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Sixth Circuit Mulls University Affirmative Action Ban

By Robyn Hagan Cain on March 09, 2012 | Last updated on March 21, 2019

While the Supreme Court prepares to consider whether a University of Texas affirmative action policy violates the Fourteenth Amendment Equal Protection clause, the Sixth Circuit Court of Appeals is deciding whether it will uphold Michigan's ban on affirmative action.

The Cleveland-based court heard arguments on Wednesday about Proposal 2, Michigan's five-year-old, voter-approved ban on university affirmative action, reports The Detroit News.

Last year, a three-judge appellate panel ruled that the state's university affirmative action ban violated the Equal Protection Clause's prohibition of legislative changes that burden a minority's ability to participate in the political process.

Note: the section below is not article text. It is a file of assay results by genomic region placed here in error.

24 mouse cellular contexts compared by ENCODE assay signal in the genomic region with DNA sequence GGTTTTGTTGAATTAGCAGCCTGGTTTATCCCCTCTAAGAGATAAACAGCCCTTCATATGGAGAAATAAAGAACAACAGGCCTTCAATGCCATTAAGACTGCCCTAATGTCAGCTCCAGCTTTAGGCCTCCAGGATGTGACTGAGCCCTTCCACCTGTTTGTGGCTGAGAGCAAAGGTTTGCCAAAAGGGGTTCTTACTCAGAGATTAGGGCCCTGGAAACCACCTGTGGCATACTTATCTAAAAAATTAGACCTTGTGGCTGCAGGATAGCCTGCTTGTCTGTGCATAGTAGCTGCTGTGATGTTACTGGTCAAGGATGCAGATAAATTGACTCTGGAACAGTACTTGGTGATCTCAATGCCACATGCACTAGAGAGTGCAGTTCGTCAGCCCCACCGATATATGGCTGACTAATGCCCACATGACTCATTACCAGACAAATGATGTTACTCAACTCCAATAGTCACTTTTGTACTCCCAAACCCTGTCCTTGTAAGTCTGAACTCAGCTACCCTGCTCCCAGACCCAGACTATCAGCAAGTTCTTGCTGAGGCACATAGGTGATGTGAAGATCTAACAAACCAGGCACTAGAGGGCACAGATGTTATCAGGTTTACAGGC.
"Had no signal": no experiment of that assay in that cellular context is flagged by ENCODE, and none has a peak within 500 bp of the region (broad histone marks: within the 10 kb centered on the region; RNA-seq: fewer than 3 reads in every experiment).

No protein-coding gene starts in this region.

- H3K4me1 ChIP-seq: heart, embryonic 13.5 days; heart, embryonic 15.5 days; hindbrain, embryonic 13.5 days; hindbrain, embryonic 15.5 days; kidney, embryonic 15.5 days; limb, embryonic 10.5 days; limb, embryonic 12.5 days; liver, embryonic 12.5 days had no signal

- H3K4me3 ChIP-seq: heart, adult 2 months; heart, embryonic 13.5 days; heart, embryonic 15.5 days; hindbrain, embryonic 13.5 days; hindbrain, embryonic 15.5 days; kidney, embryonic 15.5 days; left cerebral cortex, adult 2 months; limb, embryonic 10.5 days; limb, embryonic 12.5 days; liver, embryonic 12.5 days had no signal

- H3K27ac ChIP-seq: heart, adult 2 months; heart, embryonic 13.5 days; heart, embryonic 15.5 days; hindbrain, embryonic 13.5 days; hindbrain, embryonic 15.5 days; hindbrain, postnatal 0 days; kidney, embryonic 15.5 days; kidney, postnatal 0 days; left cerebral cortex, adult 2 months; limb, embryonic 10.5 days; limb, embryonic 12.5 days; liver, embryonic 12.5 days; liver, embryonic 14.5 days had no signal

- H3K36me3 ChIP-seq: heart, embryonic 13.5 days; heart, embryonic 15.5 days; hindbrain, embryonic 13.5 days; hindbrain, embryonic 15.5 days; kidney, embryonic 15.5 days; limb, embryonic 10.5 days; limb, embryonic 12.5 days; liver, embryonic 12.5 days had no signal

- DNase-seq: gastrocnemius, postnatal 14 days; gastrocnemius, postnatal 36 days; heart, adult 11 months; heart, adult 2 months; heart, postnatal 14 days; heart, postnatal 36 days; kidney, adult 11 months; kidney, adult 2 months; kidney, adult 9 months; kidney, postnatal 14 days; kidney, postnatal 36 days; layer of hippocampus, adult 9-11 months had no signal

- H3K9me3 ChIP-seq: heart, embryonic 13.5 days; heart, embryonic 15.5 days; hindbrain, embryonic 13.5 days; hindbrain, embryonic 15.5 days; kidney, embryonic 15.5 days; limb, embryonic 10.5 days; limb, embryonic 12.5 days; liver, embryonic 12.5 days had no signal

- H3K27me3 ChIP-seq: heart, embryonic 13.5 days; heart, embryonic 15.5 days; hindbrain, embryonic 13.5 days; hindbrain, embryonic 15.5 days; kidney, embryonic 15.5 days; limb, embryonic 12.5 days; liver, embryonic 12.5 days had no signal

Michigan Attorney General Bill Schuette asked for en banc rehearing on the issues, claiming that the law was rooted in fundamental American values and ensured that everyone has equal opportunity under the law, according to The Detroit News. But ACLU Attorney Mark Rosenbaum, who is arguing against the affirmative action ban, said "If the trend is not reversed, we are creating 'separate but unequal' before our very eyes ... It's a fundamental case to the meaning of democracy."

The defining case on university affirmative action, Grutter v. Bollinger, dealt with admissions policies at the University of Michigan Law School. In Grutter, the Court ruled that schools could consider race as a "plus factor" in admissions decisions. Several states, however, responded to Grutter with state bans on university affirmative action. California, for example, adopted Proposition 209, a ban similar to Michigan's Proposal 2. (The Ninth Circuit Court of Appeals is currently considering the constitutionality of Prop 209.)

Considering that the Sixth Circuit Court of Appeals previously endorsed university affirmative action in Grutter, the Michigan ban seems destined to fail.

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